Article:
I have some “meatier” blogposts that I need to finish, but I’ve been busy living life and not so busy writing about diabetes. From a “Life” point-of-view, that is good. From a “Blogger” point-of-view, that’s a definite faceplant.
Just so February doesn’t fly by with zero blog entries, here are some diabetes things going on in my life.
Number One! I lit up Facebook and made many D-friends jealous with the news that I had lunch with Kate Cornell last Thursday in Prescott, Arizona. The skies were blue, the temps were warm, and the company was great.
As I summarized our visit: “It was a wonderful day, Kate! Your friendship is one of the good things that has come from diabetes in my life…”
Number Two! I spent quite a while yesterday morning trying to figure out why I couldn’t fill my prescription for insulin. Obviously a #firstworldproblem because I knew that it was just a pharmacy and/or an insurance glitch.
That’s a reminder that if you haven’t yet contributed to the Spare a Rose campaign, please click here to donate. It is more than an insurance/pharmacy glitch when children with Type 1 diabetes in developing nations die because they have no access to insulin. Although Valentine’s Day has passed, it is not too late to Spare a Rose to Save a Child.
After several phone calls to my endocrinology office and pharmacies in both Minnesota and Arizona, I will be able to pick up my 90-day supply of Novolog tomorrow. Should I mention that the insurance-contracted price is $1103.89 or $275 per vial? In June 2014 I wrote a blogpost titled “Then and Now” and shared a 1977 bill of $3.91 for one vial (a 2-month supply) of Lente insulin. Not much else to say….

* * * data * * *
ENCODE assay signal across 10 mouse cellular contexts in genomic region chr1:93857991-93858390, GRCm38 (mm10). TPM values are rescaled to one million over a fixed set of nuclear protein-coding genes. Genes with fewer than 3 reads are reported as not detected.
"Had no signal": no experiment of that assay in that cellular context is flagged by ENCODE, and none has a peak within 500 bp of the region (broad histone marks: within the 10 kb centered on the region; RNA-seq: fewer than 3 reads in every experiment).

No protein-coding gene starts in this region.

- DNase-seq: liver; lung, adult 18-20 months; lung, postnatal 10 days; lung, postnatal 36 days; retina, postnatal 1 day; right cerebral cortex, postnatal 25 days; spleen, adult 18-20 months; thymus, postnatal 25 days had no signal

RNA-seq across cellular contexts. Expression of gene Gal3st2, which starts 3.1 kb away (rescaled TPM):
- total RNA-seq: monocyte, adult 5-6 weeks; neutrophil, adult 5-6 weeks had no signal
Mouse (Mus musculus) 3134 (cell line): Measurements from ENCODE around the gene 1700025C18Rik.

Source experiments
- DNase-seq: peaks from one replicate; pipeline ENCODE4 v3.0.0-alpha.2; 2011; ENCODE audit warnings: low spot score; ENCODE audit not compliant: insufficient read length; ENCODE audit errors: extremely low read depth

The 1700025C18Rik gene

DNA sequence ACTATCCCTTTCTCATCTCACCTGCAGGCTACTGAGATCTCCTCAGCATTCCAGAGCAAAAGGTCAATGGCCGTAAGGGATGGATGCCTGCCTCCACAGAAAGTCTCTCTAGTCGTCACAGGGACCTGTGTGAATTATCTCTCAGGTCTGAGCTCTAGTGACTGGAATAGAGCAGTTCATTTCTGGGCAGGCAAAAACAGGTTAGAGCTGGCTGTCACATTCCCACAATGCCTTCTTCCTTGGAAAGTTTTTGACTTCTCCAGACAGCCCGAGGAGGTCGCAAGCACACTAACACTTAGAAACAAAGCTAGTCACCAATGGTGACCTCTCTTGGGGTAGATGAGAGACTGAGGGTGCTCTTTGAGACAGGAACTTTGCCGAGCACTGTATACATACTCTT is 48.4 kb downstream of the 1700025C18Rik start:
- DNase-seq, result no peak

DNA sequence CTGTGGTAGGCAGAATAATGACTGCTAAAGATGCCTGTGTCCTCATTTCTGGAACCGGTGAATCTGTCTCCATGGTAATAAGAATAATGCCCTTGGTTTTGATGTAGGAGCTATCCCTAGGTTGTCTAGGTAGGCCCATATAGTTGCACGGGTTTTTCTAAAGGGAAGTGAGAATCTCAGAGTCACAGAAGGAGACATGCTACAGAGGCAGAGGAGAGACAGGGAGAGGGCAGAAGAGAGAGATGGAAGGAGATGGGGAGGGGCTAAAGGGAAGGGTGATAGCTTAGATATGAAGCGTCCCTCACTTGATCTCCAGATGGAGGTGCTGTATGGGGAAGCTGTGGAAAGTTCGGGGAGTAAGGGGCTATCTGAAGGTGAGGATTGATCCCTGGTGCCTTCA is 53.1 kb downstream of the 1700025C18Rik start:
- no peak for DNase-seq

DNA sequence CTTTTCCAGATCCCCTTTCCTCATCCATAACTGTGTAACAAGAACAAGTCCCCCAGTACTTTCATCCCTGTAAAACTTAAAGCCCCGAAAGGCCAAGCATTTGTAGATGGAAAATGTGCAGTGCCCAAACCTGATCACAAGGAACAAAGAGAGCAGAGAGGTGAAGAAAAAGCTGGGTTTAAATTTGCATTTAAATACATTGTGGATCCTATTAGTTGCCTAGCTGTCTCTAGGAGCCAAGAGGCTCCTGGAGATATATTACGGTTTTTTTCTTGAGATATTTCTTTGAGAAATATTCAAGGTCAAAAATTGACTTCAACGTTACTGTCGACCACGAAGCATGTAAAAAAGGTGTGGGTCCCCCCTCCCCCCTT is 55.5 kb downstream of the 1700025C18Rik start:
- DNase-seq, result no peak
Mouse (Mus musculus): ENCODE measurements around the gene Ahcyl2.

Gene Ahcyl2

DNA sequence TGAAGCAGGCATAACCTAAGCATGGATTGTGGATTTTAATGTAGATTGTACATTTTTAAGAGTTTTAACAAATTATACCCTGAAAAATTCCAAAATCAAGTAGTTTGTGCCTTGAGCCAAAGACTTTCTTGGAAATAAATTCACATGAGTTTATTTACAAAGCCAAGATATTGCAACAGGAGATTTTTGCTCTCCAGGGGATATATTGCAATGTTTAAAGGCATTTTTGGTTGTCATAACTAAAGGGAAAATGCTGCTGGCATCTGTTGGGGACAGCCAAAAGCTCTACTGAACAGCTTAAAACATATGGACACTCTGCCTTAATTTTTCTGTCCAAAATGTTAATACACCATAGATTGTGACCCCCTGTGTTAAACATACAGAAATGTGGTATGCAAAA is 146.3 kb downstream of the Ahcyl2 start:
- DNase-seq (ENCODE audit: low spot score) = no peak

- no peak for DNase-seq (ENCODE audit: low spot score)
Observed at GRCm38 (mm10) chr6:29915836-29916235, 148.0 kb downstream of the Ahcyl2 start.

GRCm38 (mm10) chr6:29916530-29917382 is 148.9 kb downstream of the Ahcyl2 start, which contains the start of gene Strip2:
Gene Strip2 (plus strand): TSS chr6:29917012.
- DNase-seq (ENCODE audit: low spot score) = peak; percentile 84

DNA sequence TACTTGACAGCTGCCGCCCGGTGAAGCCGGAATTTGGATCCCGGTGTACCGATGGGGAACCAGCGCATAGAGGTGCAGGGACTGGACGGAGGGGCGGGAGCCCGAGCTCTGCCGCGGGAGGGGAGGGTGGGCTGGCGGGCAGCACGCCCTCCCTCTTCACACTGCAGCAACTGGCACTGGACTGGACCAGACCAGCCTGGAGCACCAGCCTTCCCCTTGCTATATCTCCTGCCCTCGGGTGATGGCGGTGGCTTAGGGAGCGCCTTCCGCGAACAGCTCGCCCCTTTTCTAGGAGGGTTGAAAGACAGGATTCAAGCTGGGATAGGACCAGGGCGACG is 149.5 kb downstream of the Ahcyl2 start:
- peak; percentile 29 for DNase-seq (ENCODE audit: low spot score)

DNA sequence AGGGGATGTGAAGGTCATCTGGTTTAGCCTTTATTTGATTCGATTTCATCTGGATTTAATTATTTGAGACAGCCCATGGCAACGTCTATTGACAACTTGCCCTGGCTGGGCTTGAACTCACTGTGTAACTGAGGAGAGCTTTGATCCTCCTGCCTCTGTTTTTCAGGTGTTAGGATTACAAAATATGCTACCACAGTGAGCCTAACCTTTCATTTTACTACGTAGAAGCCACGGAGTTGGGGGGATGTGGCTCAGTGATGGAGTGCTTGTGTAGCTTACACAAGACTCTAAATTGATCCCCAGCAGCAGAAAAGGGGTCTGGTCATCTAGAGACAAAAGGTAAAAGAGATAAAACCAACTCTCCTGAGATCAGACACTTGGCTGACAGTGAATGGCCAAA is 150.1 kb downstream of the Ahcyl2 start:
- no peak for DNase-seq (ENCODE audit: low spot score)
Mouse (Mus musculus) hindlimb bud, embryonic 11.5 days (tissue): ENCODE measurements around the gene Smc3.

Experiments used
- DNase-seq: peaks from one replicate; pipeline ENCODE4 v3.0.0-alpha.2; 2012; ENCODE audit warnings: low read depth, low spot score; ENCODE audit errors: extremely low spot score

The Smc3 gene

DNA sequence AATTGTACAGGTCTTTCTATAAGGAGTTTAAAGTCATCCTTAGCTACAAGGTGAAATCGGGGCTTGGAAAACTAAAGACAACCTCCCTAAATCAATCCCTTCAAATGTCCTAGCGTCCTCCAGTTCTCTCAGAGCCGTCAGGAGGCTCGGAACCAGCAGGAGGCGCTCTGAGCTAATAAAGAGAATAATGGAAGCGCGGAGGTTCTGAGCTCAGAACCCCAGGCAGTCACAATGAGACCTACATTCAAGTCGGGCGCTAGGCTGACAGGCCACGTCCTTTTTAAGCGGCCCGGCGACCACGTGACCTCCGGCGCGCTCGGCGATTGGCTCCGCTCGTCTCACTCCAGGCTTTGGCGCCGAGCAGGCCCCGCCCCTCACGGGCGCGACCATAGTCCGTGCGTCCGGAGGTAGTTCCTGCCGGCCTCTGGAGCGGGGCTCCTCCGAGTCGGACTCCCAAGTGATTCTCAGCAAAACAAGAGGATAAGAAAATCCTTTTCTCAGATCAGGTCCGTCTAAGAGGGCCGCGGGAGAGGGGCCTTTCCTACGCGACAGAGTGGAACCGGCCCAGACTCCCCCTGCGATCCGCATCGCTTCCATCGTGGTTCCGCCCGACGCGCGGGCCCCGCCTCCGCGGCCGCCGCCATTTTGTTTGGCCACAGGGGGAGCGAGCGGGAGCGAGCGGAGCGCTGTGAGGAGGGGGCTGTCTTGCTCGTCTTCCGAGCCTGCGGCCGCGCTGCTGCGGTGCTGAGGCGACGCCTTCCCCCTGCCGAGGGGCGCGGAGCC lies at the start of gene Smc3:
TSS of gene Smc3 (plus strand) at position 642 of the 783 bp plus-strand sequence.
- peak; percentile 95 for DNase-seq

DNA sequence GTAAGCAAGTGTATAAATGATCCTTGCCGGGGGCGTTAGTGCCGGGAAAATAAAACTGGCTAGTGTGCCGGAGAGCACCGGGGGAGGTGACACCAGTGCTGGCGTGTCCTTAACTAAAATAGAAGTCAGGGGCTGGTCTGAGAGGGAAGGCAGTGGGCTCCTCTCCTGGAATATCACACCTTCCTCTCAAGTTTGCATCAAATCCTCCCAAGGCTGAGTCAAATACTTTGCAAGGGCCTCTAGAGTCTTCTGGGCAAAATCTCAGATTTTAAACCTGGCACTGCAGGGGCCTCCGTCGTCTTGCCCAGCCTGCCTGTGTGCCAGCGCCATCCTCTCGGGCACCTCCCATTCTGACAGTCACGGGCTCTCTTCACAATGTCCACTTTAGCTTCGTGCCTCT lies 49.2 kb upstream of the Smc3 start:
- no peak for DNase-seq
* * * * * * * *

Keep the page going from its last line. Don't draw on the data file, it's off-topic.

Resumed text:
Number Three! My sister is flying across the country this week to visit me in Arizona. She also has Type 1 diabetes and my interview of her is one of my most-viewed blogposts ever. We couldn’t be more different in our diabetes care. She uses Lantus now only because Lily quit making Ultralente in 2005 and her refrigerator stockpile ran out. She uses Regular insulin as her bolus insulin and has chosen not to use Humalog, Novolog, or Apidra. All of this is with vials and syringes. I of course have used a pump and CGM for years. Fortunately we are both doing well after almost 4 decades of diabetes.
Because of my free upgrade to the Dexcom G5, I have several unused Dexcom transmitters. (My current G4 transmitter has been in use for 11 months with no signs of failing.) I am going to ask my sister whether she would like to use one of my G5 transmitters along with her iPhone to try out a Dexcom CGM. I suspect that she will say no, but maybe not. Unfortunately she is older than I am and already on Medicare. Maybe it is cruel to let her experience life with a CGM when she would have to self-pay to continue on the system.
Number Four! I have been hiking a ton this winter and playing golf at least once a week. Abby the Black Lab has been enjoying two walks a day. My Fitbit is exploding with steps and I have averaged 18,850 steps (8.5 miles) per day for the last 4 weeks. If only the other parts of diabetes care were as easy for me as exercise. I’d be willing to trade 5,000 steps (or even 8,000 steps!) a day to anyone who would cook me delicious, healthy, low-carb dinners.
That’s it for today. Be strong. Be well. Be happy. Keep fighting the good fight and see you around the DOC.